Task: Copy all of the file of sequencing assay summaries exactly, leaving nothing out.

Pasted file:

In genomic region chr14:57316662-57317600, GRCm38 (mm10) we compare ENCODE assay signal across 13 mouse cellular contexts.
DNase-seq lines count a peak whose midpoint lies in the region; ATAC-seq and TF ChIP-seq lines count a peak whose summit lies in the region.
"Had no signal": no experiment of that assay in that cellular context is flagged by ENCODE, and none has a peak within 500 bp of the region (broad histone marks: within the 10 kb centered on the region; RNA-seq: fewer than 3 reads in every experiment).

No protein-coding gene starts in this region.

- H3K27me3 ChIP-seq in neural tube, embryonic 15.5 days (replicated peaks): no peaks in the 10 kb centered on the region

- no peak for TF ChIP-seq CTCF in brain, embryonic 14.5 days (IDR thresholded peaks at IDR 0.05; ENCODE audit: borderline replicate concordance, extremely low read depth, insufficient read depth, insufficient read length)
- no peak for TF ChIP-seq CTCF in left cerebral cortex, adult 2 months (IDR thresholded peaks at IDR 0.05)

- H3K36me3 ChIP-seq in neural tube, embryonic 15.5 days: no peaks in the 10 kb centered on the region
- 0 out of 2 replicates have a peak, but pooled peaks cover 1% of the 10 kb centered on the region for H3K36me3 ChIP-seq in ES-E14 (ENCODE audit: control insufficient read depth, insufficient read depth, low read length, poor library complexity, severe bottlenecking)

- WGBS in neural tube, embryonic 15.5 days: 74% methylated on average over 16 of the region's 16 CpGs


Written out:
In genomic region chr14:57316662-57317600, GRCm38 (mm10) we compare ENCODE assay signal across 13 mouse cellular contexts.
DNase-seq lines count a peak whose midpoint lies in the region; ATAC-seq and TF ChIP-seq lines count a peak whose summit lies in the region.
"Had no signal": no experiment of that assay in that cellular context is flagged by ENCODE, and none has a peak within 500 bp of the region (broad histone marks: within the 10 kb centered on the region; RNA-seq: fewer than 3 reads in every experiment).

No protein-coding gene starts in this region.

- H3K27me3 ChIP-seq in neural tube, embryonic 15.5 days (replicated peaks): no peaks in the 10 kb centered on the region

- no peak for TF ChIP-seq CTCF in brain, embryonic 14.5 days (IDR thresholded peaks at IDR 0.05; ENCODE audit: borderline replicate concordance, extremely low read depth, insufficient read depth, insufficient read length)
- no peak for TF ChIP-seq CTCF in left cerebral cortex, adult 2 months (IDR thresholded peaks at IDR 0.05)

- H3K36me3 ChIP-seq in neural tube, embryonic 15.5 days: no peaks in the 10 kb centered on the region
- 0 out of 2 replicates have a peak, but pooled peaks cover 1% of the 10 kb centered on the region for H3K36me3 ChIP-seq in ES-E14 (ENCODE audit: control insufficient read depth, insufficient read depth, low read length, poor library complexity, severe bottlenecking)

- WGBS in neural tube, embryonic 15.5 days: 74% methylated on average over 16 of the region's 16 CpGs